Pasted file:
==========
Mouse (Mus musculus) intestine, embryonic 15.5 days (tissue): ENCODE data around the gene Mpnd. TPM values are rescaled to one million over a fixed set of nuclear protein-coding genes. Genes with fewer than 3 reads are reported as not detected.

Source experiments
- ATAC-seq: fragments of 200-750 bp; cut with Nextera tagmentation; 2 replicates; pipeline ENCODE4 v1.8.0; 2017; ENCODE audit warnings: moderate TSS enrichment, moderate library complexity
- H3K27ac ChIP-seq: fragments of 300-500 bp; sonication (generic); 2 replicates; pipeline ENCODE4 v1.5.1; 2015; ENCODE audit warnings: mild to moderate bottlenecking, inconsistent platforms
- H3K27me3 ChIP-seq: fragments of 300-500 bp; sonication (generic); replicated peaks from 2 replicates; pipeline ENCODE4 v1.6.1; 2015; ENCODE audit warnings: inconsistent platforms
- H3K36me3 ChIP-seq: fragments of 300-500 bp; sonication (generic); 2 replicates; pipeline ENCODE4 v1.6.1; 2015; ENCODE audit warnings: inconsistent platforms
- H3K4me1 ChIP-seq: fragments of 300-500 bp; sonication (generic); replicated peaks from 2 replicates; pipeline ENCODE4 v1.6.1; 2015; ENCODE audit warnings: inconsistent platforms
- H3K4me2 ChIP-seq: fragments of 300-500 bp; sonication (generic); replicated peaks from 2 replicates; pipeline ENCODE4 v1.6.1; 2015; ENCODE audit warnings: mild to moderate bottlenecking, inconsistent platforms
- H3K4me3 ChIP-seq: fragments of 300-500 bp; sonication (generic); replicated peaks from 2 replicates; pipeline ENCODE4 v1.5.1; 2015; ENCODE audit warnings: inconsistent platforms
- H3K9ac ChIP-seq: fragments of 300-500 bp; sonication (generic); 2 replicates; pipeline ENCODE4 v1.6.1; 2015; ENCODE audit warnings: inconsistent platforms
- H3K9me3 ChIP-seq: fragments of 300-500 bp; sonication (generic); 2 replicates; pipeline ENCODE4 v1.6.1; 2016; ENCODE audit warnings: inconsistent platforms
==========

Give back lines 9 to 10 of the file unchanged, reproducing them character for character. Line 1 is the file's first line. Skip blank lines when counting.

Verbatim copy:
- H3K4me3 ChIP-seq: fragments of 300-500 bp; sonication (generic); replicated peaks from 2 replicates; pipeline ENCODE4 v1.5.1; 2015; ENCODE audit warnings: inconsistent platforms
- H3K9ac ChIP-seq: fragments of 300-500 bp; sonication (generic); 2 replicates; pipeline ENCODE4 v1.6.1; 2015; ENCODE audit warnings: inconsistent platforms